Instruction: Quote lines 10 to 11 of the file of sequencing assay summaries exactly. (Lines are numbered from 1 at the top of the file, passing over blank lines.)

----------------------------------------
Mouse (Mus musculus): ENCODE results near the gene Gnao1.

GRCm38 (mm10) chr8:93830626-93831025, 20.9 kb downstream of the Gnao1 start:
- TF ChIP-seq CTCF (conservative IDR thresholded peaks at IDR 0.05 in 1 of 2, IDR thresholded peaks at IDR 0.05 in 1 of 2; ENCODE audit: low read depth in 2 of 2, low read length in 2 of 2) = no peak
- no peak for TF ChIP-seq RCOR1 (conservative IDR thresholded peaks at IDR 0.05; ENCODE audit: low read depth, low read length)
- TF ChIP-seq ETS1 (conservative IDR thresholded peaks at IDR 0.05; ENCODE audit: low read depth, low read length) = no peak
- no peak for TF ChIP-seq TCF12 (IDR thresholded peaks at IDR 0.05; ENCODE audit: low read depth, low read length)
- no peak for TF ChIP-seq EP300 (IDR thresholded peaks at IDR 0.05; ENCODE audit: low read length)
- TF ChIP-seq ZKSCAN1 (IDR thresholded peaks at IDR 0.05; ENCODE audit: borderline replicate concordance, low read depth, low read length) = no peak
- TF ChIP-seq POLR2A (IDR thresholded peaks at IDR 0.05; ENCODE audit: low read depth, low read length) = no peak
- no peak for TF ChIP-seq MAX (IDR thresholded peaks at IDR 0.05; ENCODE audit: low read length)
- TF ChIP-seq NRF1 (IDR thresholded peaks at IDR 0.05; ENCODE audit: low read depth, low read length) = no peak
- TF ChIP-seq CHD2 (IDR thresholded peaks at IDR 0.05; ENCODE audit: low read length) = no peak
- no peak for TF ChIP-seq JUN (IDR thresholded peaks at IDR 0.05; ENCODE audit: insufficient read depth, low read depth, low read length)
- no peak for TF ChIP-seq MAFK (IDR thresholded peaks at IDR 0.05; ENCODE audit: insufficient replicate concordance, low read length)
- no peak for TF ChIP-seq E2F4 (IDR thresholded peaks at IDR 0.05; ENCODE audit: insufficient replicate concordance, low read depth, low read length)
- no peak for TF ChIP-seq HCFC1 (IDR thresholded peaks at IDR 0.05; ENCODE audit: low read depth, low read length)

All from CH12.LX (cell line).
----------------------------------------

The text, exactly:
- no peak for TF ChIP-seq MAX (IDR thresholded peaks at IDR 0.05; ENCODE audit: low read length)
- TF ChIP-seq NRF1 (IDR thresholded peaks at IDR 0.05; ENCODE audit: low read depth, low read length) = no peak